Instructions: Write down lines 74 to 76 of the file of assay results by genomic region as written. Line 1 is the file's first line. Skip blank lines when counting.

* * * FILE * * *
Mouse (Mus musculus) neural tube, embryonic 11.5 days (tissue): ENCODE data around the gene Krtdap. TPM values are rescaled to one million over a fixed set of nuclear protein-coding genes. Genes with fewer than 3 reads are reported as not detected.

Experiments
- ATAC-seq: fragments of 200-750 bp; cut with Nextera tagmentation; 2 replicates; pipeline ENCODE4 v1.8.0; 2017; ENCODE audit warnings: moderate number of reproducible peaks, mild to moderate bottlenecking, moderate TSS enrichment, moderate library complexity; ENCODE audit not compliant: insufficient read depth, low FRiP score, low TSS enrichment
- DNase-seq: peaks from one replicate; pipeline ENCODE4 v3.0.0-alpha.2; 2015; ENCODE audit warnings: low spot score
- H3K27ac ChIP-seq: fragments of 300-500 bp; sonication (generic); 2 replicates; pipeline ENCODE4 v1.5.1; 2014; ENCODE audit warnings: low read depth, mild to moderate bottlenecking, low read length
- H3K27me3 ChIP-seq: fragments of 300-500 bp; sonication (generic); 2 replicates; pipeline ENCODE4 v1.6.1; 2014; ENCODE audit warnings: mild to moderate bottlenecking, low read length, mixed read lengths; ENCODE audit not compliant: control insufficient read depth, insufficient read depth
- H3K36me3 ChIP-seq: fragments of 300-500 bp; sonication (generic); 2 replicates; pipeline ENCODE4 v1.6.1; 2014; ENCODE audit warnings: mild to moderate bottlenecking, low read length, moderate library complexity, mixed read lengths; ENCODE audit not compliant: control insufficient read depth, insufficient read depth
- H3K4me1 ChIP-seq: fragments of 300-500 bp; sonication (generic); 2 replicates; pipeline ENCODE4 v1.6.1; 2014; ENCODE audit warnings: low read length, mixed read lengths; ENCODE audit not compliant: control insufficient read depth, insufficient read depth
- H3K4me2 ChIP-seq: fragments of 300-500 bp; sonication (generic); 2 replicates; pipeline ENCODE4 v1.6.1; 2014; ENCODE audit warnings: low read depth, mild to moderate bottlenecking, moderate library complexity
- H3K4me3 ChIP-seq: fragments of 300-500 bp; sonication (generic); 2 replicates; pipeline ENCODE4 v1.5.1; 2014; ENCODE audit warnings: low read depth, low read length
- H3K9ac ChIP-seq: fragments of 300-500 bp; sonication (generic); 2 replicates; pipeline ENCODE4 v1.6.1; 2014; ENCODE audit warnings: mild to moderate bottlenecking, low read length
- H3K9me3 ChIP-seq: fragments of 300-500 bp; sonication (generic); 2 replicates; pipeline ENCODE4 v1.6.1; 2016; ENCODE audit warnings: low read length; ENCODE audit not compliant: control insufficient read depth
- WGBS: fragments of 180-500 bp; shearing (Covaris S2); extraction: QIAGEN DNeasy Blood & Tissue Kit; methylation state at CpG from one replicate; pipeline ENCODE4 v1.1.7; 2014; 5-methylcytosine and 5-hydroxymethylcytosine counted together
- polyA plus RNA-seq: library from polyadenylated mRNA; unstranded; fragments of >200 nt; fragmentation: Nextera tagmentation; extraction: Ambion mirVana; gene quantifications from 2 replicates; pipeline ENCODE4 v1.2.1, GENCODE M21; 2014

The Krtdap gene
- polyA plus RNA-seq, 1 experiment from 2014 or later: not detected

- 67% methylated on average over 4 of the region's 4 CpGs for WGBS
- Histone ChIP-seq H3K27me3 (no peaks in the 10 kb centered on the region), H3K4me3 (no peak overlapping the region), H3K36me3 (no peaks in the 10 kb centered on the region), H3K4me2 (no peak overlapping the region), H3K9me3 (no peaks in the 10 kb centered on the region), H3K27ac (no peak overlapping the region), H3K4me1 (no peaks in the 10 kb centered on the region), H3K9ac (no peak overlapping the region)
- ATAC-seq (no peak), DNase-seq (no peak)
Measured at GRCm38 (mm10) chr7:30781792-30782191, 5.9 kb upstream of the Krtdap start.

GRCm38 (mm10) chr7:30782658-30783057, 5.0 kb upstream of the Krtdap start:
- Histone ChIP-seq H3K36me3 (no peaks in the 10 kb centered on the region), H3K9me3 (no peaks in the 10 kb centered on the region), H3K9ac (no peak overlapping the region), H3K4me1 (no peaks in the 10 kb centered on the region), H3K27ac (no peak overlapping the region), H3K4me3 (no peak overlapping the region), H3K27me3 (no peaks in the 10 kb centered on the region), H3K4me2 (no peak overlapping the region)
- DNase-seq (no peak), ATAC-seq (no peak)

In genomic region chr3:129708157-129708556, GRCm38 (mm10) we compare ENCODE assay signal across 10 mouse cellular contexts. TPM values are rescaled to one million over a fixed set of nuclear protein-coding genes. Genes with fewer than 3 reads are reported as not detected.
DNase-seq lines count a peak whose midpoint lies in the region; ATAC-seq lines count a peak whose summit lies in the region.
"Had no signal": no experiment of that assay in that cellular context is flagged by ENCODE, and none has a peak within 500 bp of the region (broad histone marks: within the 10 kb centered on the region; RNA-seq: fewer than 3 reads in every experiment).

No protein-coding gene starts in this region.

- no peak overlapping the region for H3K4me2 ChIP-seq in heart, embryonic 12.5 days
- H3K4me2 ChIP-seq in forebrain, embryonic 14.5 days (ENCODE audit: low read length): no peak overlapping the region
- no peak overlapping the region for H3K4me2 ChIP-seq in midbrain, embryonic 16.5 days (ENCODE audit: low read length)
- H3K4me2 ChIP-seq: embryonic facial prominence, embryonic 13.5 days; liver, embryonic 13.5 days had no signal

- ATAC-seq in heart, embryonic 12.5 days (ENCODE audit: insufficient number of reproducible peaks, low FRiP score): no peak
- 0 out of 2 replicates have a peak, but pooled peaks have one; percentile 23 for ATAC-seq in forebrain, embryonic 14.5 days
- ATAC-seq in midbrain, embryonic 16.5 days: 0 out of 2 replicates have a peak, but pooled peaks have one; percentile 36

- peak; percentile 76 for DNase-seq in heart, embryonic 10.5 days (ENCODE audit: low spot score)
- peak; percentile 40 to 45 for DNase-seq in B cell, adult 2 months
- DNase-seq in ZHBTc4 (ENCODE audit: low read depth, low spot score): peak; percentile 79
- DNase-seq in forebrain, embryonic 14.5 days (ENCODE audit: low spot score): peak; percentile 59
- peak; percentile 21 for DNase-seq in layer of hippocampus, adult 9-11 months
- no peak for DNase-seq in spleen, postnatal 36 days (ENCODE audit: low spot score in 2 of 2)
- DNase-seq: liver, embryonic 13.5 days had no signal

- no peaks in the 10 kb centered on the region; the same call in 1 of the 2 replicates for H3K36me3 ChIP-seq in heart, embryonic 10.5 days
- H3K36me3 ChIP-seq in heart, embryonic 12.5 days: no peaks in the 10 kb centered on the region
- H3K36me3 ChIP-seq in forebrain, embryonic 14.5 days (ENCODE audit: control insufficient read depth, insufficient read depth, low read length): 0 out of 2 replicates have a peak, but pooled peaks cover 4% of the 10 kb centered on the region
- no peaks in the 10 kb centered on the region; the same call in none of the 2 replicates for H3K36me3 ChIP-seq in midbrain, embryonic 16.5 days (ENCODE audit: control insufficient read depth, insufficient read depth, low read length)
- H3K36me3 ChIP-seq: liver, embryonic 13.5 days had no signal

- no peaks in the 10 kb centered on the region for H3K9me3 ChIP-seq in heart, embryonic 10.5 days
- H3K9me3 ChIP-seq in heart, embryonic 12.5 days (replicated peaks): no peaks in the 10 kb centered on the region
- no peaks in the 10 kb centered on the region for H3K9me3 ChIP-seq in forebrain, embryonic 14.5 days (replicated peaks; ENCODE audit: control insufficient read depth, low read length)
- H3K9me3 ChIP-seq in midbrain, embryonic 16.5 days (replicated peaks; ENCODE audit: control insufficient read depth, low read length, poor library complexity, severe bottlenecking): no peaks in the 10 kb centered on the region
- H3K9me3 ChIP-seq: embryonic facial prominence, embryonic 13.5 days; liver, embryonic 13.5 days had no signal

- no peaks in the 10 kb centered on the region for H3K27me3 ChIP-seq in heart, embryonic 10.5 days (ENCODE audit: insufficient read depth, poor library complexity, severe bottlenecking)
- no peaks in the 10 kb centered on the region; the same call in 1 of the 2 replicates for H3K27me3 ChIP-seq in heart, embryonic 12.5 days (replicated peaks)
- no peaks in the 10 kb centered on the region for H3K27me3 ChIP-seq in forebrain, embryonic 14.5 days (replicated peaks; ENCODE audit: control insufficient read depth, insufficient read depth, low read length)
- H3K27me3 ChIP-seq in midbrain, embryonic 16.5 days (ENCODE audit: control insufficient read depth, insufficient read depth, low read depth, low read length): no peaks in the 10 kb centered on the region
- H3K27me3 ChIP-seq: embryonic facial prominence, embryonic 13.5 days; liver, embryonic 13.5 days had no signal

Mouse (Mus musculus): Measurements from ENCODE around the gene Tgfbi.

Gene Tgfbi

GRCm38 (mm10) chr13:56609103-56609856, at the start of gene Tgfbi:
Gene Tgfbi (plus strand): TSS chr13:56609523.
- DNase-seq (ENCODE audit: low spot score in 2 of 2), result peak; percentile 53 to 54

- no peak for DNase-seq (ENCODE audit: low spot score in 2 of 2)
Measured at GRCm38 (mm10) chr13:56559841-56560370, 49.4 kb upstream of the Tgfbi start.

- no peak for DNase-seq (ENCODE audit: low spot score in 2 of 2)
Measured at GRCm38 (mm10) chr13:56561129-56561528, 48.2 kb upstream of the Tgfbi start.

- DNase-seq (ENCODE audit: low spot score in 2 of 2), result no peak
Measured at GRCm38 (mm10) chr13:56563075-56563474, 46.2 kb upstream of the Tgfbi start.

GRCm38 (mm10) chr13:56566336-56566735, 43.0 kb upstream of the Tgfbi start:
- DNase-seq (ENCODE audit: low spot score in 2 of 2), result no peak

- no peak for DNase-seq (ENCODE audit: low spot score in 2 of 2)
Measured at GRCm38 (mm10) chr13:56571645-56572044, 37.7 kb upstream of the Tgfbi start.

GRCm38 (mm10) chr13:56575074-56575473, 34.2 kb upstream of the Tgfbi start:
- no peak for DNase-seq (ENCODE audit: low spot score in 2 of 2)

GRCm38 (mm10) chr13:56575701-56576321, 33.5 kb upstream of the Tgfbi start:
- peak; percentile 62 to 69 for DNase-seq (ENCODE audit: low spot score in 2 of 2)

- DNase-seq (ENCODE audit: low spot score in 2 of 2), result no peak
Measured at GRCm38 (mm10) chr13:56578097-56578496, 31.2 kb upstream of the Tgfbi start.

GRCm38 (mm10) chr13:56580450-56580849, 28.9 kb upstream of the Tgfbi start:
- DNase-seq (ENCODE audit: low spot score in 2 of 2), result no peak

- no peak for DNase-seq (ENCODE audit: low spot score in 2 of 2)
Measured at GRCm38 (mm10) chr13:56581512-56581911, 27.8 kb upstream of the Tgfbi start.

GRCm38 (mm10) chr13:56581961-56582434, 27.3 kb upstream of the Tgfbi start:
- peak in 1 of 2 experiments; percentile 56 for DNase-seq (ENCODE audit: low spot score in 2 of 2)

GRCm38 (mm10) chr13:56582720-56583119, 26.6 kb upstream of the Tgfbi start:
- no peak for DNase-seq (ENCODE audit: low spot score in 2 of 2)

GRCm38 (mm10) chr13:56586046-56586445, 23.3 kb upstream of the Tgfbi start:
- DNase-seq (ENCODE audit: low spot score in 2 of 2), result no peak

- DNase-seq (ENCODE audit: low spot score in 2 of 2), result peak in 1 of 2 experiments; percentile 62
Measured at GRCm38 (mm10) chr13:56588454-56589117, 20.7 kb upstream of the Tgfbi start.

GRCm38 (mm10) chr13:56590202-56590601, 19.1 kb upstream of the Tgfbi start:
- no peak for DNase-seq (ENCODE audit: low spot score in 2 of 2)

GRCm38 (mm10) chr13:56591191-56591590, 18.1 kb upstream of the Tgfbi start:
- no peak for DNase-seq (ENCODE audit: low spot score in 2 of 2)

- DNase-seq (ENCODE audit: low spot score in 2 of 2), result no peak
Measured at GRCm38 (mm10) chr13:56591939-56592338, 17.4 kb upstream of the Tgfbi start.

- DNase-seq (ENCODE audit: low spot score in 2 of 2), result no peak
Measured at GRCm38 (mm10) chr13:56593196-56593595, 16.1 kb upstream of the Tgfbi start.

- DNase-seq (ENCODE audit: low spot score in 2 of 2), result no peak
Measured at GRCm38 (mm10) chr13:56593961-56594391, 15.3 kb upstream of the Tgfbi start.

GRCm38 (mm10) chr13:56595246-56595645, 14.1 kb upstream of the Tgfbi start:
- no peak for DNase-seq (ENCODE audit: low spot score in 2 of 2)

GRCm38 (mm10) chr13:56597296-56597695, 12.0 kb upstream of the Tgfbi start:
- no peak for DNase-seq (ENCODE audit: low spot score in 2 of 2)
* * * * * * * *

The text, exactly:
GRCm38 (mm10) chr13:56575701-56576321, 33.5 kb upstream of the Tgfbi start:
- peak; percentile 62 to 69 for DNase-seq (ENCODE audit: low spot score in 2 of 2)

- DNase-seq (ENCODE audit: low spot score in 2 of 2), result no peak